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Corporations often try to influence politicians and acquire political favors, which may serve as a competitive advantage. The authors investigate corporate donations and explore their role in a commencement of social exchanges between firms and local leaders in China.

How Is This Research Useful to Practitioners?

Political resources, including money, information, and favorable policy changes, are highly sought in a competitive economy. The purchase and sale of political products are more subtle in China than in an economic market and usually involve paying corporate funds for an obligation to reciprocate the favor in the future. The authors indicate that political markets are based on social exchanges between partners in which mutual trust plays a key role.
They note that in China, corporations often make donations to government-affiliated agencies in order to reach politicians. The authors focus their research on the relationship between firms and local leaders (i.e., city secretaries) because of the latter’s large influence on the business environment.
Turnover among local leaders generates uncertainty of both policy and opportunity. Those business players who want to preserve their competitive advantages are likely to pressure a new secretary to resist offering favors to others. Previously disadvantaged firms may want to take advantage of the opportunity to influence new officials.
To facilitate access to the local administration, firms make donations as a first step in initiating interactions with a new city leader. In turn, a new administrator may arrange an official visit to the donor’s firm, and thus the exchanges begin. The authors suggest that once a new secretary has settled in, donations may be less effective because the secretary may not be interested in further alliances.
They conclude that the best time to make donations is early in a new secretary’s tenure (i.e., the next fiscal year after turnover), because that is when the new leader is likely to look for financial alliances to achieve the leader’s political ambitions.

How Did the Authors Conduct This Research?

Using data over 2001–2012, the authors focus on three key datasets: city secretary turnover, corporate donations to government-linked agencies, and online news information on official visits to firms.
The authors obtain data on city secretary turnover from each city’s official website. Corporate donation data are based on their analysis of annual reports of Shenzhen- and Shanghai-listed companies. Because the data sample is both large (18,954 annual reports) and unstructured, the authors ensure the consistency and reliability of their results by calculating Cohen’s (Psychological Bulletin 1968) kappa.
They collect news information on official visits and grade it with respect to the visiting official’s position in the administration. They then merge donation data of firms headquartered in a particular prefecture with the level of attention from representatives of the new local leaders, as well as with other data (e.g., data on local market competition) and control data (e.g., data on natural disasters).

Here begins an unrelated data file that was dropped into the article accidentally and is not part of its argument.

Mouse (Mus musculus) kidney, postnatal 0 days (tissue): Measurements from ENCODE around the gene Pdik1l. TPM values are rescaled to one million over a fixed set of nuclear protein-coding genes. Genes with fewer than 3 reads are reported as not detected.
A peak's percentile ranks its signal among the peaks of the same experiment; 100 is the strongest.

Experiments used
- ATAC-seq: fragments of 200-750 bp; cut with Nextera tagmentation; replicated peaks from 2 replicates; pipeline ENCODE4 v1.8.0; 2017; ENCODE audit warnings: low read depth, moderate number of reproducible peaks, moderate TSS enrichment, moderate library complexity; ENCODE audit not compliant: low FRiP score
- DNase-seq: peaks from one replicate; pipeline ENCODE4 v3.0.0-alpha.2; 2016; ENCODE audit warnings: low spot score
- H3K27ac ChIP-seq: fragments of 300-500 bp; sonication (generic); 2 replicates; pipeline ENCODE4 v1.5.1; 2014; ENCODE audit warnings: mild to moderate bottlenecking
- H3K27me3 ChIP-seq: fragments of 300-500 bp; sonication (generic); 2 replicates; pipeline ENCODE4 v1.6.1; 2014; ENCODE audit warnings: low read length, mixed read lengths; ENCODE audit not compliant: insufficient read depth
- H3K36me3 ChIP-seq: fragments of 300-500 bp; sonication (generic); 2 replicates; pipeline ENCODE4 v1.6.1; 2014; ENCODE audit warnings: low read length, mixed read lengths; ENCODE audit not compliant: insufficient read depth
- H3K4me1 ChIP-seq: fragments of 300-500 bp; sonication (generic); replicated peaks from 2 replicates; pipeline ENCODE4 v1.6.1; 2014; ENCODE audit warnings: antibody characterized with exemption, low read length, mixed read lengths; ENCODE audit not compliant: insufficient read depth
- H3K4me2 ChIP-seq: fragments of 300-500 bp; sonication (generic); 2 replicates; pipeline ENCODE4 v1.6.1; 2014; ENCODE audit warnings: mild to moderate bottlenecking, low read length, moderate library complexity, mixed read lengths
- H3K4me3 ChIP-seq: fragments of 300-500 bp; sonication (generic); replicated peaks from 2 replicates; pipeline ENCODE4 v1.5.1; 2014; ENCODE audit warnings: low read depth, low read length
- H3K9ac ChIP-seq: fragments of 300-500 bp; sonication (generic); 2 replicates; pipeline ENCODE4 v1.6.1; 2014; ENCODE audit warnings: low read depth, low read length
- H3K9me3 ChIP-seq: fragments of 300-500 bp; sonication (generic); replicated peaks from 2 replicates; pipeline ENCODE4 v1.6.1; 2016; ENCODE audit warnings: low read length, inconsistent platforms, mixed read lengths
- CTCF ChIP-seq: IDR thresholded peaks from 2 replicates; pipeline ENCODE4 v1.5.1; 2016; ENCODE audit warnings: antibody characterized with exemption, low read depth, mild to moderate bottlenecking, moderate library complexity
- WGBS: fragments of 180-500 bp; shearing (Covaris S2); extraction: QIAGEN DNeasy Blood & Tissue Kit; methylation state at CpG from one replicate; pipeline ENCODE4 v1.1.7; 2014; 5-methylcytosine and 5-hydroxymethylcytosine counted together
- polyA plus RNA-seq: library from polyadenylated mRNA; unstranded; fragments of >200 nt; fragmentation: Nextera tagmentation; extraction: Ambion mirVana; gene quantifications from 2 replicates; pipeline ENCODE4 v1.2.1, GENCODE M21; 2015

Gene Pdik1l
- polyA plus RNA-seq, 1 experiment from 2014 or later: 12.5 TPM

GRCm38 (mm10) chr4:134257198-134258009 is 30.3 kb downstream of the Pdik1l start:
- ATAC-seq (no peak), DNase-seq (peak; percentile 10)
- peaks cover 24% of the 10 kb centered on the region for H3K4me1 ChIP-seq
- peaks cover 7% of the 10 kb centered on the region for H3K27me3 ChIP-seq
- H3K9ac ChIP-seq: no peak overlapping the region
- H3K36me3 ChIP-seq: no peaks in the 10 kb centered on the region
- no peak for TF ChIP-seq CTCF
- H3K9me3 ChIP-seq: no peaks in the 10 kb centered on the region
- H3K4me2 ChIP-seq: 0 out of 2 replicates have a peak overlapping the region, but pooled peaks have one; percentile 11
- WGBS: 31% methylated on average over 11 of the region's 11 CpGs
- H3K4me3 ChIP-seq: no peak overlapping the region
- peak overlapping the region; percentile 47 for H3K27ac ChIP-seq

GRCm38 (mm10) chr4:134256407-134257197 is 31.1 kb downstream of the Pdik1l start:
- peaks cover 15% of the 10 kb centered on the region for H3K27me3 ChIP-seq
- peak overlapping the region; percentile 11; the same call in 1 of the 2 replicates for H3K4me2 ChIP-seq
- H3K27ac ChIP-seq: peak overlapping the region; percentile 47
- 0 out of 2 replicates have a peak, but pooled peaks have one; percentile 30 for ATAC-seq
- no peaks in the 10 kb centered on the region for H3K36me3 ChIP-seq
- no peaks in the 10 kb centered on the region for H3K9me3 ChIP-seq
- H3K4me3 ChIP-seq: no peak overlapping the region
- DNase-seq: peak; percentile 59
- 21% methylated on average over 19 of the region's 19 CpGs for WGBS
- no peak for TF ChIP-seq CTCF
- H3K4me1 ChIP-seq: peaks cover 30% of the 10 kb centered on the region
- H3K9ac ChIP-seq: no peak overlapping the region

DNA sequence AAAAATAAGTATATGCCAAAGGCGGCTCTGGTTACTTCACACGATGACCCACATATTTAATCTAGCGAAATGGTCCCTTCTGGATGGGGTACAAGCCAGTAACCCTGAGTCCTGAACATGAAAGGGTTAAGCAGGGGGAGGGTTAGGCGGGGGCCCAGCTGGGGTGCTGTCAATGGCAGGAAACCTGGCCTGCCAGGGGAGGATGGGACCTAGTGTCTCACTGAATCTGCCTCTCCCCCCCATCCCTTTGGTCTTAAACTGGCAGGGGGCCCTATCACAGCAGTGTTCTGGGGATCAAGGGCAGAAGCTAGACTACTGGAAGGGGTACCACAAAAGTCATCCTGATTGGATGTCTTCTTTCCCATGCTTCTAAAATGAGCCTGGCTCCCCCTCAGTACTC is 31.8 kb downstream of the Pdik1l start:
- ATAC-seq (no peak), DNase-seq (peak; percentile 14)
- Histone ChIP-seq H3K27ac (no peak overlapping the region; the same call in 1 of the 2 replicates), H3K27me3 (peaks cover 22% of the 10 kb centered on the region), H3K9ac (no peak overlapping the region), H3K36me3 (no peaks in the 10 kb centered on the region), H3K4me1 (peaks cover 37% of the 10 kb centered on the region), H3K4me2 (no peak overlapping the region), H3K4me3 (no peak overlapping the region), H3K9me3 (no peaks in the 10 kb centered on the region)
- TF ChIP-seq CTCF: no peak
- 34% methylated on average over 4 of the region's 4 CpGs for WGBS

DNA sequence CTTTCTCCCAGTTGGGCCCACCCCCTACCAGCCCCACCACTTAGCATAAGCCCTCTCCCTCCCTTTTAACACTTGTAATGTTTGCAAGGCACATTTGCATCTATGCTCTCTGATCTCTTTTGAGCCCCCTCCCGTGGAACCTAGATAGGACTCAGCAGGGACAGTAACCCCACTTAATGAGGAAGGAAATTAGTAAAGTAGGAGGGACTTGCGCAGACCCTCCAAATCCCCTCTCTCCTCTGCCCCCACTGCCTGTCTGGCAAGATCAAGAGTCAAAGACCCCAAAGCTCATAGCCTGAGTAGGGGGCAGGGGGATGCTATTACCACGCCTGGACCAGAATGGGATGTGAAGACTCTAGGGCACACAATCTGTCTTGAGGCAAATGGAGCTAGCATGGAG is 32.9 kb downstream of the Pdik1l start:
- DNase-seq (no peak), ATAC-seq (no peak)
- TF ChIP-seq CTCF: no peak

To capture correlation and dependence between the very large datasets, the authors use clustering analysis, citing particular routines in the Stata program. They then analyze the correlation matrices and compare the results, especially with regard to the timing after political turnovers.
Finally, the authors support their hypotheses, confirm the significance of the relationship between firms and local leaders, and run several robustness tests to ensure that their results are consistent with their main findings.

Abstractor’s Viewpoint

Corporations engage in lobbying activities to access political resources. Taking into account the unique political environment and the virtually unlimited power of local leaders in China, the role of this particular market seems more than substantial.
In Western countries, lobbying rules require extensive disclosure, and there is a large amount of information in the public sphere. In China, however, lobbying is illegal, which makes it very difficult to analyze. Therefore, the authors rely on proxies for political attention (e.g., official visits) and political funding by corporate donations to agencies. But it seems logical to assume that firms make donations to initiate relationships with local leaders.
The authors provide convincing empirical evidence on the mechanism of social exchange, including measures of its effectiveness. Although the data are not analyzed beyond 2012, thus excluding the anti-corruption campaign under Xi Jinping, most of the authors’ findings remain true. But it would be beneficial to verify the impact of new policies and restrictions (e.g., a ban on city officials and their families from running private businesses) on the mechanism of money transfer.
This study is comprehensive and well structured. It may be useful for investors, compliance officers, policymakers, researchers, and those who want to better understand the rules of social exchange that govern Chinese political markets.

About the Author(s)

Jakub M. Szudejko CFA